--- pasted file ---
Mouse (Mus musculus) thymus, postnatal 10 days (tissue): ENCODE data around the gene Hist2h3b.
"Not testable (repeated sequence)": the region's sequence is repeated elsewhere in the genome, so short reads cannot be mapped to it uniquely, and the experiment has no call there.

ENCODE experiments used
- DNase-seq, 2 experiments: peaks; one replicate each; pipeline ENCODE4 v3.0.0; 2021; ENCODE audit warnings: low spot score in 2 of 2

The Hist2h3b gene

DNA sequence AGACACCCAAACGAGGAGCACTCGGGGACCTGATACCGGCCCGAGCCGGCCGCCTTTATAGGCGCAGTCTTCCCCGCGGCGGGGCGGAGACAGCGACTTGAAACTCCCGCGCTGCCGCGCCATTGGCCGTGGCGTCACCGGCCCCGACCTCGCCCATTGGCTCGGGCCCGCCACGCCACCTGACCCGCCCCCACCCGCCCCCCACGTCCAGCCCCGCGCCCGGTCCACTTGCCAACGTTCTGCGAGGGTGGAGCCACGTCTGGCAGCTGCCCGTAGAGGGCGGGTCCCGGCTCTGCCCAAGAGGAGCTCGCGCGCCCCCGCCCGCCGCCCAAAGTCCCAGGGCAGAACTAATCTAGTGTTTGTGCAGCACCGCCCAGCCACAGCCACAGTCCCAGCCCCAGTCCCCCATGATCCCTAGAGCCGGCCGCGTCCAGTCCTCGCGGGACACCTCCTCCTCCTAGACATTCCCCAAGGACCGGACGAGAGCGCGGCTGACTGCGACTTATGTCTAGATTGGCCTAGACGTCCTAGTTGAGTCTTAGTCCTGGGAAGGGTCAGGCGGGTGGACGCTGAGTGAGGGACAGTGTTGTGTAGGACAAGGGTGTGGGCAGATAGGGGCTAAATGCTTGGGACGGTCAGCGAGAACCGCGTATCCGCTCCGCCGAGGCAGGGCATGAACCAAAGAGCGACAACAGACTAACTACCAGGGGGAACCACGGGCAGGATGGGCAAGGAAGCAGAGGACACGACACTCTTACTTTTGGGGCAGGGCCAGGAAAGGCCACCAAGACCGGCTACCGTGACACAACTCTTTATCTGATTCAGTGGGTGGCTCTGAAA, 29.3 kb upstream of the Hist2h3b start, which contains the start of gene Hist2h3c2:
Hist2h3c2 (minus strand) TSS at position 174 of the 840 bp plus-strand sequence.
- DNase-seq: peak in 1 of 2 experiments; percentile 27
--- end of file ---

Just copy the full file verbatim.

Mouse (Mus musculus) thymus, postnatal 10 days (tissue): ENCODE data around the gene Hist2h3b.
"Not testable (repeated sequence)": the region's sequence is repeated elsewhere in the genome, so short reads cannot be mapped to it uniquely, and the experiment has no call there.

ENCODE experiments used
- DNase-seq, 2 experiments: peaks; one replicate each; pipeline ENCODE4 v3.0.0; 2021; ENCODE audit warnings: low spot score in 2 of 2

The Hist2h3b gene

DNA sequence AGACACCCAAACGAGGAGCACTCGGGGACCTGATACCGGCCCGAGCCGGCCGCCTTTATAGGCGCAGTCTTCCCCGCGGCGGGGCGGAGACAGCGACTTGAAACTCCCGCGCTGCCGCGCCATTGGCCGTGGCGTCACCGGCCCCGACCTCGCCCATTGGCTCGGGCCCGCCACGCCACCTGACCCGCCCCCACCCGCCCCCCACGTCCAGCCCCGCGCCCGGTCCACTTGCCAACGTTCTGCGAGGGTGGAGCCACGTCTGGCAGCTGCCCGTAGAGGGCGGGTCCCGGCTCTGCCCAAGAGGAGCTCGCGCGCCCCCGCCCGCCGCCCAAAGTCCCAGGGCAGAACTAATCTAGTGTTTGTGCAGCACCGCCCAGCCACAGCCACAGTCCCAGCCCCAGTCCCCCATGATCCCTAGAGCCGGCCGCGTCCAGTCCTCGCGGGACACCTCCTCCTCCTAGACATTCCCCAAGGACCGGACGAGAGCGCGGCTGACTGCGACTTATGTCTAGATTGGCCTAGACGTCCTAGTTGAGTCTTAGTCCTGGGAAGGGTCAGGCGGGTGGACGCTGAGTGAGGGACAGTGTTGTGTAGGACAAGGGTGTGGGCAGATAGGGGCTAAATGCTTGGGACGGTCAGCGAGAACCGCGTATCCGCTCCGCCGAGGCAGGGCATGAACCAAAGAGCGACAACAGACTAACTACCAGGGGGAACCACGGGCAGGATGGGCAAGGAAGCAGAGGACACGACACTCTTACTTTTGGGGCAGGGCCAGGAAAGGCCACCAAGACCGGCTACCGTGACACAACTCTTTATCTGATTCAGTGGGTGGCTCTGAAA, 29.3 kb upstream of the Hist2h3b start, which contains the start of gene Hist2h3c2:
Hist2h3c2 (minus strand) TSS at position 174 of the 840 bp plus-strand sequence.
- DNase-seq: peak in 1 of 2 experiments; percentile 27